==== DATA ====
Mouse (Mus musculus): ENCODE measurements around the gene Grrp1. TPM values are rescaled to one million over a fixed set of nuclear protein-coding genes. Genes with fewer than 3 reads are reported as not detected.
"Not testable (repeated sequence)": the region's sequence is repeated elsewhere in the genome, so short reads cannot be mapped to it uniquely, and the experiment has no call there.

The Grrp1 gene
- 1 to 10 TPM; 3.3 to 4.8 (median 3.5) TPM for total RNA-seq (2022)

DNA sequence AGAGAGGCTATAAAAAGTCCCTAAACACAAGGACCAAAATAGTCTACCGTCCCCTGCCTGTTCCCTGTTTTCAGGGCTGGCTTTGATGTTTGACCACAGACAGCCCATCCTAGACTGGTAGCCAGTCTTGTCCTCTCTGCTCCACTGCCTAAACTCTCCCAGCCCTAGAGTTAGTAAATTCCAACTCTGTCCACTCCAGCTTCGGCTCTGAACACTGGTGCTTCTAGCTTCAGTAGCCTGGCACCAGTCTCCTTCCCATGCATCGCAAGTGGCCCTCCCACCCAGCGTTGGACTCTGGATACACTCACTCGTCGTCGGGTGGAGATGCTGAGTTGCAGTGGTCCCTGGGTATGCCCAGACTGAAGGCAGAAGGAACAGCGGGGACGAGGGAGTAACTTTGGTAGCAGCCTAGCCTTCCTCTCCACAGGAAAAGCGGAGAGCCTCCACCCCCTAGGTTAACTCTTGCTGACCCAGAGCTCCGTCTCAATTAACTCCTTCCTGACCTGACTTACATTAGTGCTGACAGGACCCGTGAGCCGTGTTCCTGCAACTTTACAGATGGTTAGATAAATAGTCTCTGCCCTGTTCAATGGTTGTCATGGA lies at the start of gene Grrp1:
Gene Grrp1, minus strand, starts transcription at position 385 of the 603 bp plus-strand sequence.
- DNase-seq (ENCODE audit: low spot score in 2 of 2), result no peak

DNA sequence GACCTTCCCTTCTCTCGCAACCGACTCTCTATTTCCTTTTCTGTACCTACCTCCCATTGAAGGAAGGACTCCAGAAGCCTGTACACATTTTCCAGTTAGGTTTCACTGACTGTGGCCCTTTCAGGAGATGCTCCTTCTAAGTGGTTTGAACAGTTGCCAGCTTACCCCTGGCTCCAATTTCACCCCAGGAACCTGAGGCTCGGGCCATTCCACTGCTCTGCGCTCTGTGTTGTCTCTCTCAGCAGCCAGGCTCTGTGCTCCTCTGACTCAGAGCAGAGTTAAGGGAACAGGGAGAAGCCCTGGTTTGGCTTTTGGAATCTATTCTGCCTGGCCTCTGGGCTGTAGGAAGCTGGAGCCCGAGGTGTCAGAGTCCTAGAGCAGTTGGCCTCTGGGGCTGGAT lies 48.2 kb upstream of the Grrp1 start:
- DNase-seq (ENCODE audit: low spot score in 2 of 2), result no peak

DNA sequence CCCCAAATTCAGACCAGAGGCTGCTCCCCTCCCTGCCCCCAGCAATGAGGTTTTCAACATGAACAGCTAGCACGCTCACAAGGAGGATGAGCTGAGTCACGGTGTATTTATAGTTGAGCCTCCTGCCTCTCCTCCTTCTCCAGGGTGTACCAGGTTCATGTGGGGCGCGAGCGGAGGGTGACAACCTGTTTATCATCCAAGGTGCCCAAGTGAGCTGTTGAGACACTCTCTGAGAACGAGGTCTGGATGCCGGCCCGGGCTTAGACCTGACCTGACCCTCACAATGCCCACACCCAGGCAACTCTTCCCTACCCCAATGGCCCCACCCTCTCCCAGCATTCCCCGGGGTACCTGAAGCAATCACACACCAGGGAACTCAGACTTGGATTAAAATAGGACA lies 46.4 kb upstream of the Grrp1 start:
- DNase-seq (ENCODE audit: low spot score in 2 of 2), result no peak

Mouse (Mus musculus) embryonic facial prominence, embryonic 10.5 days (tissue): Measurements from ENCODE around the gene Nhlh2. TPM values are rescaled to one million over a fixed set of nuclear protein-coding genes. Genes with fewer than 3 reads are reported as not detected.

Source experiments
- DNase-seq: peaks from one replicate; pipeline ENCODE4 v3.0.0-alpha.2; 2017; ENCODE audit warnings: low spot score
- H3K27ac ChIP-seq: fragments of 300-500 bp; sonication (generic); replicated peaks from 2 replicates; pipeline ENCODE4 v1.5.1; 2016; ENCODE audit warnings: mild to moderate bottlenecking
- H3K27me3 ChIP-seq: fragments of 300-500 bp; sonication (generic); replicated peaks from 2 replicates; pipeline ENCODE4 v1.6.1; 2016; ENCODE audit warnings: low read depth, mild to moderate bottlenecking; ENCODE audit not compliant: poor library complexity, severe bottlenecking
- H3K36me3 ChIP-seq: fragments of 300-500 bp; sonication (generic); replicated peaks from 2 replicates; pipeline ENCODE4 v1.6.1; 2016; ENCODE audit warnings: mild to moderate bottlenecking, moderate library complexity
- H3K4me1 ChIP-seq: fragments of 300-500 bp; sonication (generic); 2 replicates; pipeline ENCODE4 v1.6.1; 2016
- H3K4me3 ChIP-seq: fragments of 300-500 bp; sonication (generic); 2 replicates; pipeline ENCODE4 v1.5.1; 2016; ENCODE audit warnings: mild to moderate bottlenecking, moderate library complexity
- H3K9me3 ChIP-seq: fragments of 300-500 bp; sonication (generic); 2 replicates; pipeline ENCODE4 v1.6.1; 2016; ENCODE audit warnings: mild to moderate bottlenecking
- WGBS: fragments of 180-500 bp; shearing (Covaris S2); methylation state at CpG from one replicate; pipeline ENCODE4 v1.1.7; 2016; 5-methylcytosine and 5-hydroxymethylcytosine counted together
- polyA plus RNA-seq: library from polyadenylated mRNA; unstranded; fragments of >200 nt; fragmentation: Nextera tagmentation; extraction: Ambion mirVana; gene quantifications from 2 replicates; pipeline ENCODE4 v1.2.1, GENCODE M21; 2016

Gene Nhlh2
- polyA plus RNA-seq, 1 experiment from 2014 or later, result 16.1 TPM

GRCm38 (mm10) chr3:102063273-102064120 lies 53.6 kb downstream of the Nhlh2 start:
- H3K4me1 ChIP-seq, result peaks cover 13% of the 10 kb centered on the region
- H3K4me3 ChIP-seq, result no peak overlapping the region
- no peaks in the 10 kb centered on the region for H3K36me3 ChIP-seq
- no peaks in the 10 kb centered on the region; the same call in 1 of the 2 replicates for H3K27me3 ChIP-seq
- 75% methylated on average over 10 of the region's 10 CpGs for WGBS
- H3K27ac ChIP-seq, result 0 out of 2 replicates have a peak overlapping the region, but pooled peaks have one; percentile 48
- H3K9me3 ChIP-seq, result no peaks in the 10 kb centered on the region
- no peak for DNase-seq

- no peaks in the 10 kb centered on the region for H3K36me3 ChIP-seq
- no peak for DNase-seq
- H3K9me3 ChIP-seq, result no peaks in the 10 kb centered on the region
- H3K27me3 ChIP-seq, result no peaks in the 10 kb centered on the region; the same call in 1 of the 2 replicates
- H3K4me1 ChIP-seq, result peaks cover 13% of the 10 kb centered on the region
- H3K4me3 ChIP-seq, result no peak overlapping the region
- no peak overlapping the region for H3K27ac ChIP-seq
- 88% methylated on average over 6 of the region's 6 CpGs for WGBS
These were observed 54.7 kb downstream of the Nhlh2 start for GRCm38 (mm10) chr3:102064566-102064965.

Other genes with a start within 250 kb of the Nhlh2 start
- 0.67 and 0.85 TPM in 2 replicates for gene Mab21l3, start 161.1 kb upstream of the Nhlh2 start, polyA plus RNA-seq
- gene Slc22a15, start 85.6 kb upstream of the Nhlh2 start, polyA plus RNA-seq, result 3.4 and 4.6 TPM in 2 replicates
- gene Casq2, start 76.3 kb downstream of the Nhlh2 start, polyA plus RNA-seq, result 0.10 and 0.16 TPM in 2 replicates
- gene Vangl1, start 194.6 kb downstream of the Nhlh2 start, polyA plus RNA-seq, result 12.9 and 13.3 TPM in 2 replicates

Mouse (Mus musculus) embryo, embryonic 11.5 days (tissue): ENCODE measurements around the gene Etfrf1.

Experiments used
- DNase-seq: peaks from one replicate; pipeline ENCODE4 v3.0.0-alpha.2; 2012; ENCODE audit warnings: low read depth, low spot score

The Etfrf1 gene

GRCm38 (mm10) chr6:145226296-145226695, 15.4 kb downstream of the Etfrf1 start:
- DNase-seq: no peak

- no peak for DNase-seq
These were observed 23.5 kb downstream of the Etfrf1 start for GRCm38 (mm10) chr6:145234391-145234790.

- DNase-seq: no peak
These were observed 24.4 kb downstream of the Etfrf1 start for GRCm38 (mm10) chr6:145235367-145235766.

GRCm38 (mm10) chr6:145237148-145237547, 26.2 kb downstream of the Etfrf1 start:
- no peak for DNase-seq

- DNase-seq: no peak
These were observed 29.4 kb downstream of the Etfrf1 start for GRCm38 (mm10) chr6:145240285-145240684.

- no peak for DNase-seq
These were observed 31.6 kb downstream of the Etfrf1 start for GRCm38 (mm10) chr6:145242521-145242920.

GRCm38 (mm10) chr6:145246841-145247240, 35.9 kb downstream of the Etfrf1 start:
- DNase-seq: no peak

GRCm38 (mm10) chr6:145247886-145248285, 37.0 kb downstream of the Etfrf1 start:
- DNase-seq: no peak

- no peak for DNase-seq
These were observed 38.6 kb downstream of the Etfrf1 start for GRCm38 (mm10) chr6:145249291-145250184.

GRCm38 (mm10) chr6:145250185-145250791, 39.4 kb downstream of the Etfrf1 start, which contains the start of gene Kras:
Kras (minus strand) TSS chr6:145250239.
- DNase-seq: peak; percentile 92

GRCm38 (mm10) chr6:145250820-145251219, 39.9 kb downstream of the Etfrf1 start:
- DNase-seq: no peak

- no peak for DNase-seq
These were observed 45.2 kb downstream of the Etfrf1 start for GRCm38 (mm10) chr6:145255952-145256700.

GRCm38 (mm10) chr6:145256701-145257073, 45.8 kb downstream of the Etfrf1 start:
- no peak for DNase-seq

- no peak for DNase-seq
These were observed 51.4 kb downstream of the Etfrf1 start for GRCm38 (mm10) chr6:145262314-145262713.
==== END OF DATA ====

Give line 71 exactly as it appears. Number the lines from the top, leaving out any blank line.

Kras (minus strand) TSS chr6:145250239.